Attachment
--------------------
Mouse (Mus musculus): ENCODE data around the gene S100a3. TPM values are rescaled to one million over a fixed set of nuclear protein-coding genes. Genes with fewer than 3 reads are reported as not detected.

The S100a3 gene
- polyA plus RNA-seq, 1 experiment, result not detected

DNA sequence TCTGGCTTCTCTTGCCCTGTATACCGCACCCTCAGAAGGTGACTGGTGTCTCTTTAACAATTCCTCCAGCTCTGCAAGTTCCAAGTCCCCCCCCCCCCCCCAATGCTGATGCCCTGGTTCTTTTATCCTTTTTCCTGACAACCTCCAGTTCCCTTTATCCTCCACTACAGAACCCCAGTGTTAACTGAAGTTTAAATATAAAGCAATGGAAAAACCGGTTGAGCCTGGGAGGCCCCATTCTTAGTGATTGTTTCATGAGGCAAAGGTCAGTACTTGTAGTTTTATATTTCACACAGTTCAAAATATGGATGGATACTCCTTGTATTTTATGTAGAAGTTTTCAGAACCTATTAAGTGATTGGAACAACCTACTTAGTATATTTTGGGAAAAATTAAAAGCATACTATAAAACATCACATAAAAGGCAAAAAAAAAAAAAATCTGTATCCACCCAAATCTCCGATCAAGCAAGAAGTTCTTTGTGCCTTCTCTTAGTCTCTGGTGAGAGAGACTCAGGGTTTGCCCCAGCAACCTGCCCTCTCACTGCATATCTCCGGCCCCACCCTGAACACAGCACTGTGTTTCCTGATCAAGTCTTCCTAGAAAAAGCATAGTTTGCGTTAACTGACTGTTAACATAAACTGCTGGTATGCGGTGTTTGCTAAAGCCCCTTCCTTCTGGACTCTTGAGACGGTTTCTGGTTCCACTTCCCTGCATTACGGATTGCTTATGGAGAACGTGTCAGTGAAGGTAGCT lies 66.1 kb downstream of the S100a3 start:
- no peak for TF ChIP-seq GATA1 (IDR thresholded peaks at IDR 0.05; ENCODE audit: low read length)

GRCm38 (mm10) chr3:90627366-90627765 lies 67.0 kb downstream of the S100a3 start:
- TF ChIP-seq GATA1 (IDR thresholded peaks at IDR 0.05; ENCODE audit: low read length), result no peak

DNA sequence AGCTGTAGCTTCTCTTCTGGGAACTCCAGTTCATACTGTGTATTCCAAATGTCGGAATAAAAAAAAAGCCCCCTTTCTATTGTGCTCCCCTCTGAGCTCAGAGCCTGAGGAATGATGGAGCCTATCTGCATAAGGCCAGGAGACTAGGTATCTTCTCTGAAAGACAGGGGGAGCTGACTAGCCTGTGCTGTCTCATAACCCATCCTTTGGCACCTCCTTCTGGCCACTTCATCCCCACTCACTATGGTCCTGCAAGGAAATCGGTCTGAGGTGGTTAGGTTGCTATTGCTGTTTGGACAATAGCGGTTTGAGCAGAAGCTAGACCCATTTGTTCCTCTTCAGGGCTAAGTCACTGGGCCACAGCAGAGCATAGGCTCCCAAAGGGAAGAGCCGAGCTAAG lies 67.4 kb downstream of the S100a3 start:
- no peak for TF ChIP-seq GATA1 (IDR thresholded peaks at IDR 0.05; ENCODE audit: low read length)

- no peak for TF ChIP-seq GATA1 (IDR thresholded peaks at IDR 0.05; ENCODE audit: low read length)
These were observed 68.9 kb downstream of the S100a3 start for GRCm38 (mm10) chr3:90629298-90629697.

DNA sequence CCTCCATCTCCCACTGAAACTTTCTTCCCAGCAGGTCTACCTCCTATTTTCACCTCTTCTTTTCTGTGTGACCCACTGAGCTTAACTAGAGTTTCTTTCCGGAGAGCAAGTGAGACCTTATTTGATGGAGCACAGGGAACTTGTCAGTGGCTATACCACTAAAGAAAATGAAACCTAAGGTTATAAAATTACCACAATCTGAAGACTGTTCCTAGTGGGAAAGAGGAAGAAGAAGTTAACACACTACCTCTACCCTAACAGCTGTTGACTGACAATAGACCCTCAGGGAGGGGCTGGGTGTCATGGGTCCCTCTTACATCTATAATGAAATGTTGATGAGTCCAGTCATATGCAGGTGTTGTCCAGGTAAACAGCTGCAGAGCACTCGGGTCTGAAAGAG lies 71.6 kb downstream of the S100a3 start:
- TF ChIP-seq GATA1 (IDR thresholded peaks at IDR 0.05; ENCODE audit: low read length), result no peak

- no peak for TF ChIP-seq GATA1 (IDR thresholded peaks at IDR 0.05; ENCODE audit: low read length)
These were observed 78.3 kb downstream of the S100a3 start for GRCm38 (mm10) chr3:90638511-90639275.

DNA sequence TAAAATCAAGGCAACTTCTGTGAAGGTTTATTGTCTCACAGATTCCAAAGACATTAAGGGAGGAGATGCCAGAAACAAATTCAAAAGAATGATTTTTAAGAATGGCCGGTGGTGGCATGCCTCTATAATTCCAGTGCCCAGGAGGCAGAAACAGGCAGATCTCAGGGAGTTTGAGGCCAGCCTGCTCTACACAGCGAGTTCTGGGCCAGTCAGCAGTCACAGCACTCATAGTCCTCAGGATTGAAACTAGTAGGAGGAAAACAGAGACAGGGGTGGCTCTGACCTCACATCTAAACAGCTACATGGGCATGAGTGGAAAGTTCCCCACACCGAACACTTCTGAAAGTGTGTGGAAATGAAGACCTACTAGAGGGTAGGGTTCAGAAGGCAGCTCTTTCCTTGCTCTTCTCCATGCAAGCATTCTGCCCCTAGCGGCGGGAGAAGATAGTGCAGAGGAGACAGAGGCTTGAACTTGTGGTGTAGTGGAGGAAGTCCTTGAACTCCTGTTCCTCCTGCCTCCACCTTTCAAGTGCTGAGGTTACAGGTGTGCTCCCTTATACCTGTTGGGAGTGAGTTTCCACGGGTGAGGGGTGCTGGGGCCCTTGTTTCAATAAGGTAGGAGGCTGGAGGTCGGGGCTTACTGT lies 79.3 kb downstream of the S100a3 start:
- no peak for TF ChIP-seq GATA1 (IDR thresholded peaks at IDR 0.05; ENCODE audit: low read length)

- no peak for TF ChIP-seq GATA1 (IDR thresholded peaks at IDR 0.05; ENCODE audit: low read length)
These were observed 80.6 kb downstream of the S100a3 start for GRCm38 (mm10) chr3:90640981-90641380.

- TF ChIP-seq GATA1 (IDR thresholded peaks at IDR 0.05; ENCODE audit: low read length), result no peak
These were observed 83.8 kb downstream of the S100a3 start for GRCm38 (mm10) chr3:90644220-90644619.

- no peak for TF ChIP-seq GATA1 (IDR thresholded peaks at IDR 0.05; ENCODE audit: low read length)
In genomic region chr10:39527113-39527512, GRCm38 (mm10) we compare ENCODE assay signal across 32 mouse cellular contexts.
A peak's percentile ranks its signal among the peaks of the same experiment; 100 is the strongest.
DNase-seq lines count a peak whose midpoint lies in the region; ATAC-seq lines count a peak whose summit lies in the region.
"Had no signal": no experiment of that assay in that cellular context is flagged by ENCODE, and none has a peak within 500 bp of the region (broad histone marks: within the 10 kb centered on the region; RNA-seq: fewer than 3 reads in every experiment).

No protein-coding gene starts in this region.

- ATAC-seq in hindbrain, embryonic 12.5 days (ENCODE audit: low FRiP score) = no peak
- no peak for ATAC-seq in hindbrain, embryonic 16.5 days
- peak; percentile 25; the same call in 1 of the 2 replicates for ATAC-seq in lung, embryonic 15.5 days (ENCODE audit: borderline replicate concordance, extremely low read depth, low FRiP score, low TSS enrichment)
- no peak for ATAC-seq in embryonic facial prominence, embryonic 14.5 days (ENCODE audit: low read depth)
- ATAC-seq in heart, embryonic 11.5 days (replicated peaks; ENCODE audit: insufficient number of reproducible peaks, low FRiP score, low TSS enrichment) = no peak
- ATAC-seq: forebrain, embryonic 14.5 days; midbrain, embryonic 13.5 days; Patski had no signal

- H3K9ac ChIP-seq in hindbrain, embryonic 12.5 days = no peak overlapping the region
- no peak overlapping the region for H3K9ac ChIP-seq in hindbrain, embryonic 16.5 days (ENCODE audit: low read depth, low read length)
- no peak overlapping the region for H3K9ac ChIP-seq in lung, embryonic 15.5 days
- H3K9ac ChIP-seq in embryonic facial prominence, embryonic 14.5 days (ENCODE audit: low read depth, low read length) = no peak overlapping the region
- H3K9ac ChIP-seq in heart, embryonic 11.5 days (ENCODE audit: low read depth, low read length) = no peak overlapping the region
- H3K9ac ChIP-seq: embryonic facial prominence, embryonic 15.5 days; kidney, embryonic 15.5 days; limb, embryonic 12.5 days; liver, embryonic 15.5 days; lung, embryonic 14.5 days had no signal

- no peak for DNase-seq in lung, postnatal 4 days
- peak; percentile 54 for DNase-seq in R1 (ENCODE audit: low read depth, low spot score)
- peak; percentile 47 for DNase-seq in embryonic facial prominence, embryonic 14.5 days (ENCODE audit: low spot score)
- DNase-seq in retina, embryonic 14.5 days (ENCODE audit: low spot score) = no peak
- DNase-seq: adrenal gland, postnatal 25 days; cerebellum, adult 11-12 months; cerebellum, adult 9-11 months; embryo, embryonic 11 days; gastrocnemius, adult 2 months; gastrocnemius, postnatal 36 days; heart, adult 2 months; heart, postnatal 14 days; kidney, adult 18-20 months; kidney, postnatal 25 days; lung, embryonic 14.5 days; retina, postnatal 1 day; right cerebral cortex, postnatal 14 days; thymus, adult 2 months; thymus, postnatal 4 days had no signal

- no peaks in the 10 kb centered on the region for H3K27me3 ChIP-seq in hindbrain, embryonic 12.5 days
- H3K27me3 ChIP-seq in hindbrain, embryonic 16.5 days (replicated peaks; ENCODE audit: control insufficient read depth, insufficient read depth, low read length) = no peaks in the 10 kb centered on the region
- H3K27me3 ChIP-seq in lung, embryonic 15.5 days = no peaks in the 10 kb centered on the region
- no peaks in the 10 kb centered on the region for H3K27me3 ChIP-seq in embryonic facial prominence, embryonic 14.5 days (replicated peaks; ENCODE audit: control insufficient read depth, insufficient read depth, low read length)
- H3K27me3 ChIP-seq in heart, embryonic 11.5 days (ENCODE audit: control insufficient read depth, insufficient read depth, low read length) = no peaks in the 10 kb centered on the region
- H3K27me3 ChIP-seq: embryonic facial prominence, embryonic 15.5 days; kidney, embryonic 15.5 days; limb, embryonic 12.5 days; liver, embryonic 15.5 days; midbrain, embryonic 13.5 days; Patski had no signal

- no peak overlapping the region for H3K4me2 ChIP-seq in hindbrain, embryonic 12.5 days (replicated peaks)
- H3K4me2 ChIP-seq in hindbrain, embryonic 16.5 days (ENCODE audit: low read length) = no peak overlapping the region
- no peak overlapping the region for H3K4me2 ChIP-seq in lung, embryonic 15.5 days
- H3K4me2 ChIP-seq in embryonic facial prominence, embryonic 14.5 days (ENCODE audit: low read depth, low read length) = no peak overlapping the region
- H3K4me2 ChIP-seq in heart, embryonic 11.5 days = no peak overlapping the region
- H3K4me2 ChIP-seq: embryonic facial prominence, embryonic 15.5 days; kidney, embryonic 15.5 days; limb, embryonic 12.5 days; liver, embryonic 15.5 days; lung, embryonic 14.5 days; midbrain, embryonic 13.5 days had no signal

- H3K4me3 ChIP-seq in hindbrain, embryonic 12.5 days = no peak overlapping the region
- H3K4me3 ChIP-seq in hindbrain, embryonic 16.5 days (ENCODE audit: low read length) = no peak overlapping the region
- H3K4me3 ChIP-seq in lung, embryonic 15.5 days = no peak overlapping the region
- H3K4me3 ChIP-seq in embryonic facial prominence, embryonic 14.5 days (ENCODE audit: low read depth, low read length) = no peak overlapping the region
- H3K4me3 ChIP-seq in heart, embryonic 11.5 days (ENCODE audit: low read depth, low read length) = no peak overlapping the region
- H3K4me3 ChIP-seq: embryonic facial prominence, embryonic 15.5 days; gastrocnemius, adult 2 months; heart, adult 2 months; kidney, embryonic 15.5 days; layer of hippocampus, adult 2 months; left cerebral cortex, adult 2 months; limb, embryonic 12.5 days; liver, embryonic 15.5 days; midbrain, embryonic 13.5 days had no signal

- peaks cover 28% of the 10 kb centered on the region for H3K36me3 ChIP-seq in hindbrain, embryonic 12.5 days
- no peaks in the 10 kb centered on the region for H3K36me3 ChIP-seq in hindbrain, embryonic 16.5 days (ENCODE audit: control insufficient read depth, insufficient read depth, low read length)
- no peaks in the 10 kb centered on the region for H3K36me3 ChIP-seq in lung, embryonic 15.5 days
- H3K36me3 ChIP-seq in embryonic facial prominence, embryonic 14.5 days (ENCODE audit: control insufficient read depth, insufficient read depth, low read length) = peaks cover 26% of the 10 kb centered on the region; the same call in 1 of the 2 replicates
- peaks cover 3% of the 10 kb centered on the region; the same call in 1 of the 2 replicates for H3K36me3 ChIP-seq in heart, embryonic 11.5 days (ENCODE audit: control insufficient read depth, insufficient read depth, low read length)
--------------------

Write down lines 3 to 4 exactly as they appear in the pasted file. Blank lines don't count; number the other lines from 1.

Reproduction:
- polyA plus RNA-seq, 1 experiment, result not detected

DNA sequence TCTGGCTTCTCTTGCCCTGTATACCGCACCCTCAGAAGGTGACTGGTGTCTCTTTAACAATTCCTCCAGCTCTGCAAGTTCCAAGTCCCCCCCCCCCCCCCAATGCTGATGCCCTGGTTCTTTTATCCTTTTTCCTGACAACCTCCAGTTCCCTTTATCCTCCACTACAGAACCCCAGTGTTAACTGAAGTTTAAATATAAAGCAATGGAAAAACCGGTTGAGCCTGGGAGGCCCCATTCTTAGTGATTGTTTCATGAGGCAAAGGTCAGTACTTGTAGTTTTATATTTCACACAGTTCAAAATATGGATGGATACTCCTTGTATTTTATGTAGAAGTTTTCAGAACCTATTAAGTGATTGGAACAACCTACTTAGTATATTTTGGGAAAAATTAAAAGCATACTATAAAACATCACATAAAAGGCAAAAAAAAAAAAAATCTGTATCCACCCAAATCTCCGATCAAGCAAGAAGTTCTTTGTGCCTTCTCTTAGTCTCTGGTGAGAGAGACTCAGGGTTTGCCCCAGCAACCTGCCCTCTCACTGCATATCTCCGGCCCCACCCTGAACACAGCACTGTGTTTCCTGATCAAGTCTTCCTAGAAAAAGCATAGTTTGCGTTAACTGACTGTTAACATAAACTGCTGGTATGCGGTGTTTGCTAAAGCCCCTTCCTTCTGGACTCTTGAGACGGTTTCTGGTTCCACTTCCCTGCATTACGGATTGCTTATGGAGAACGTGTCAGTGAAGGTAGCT lies 66.1 kb downstream of the S100a3 start: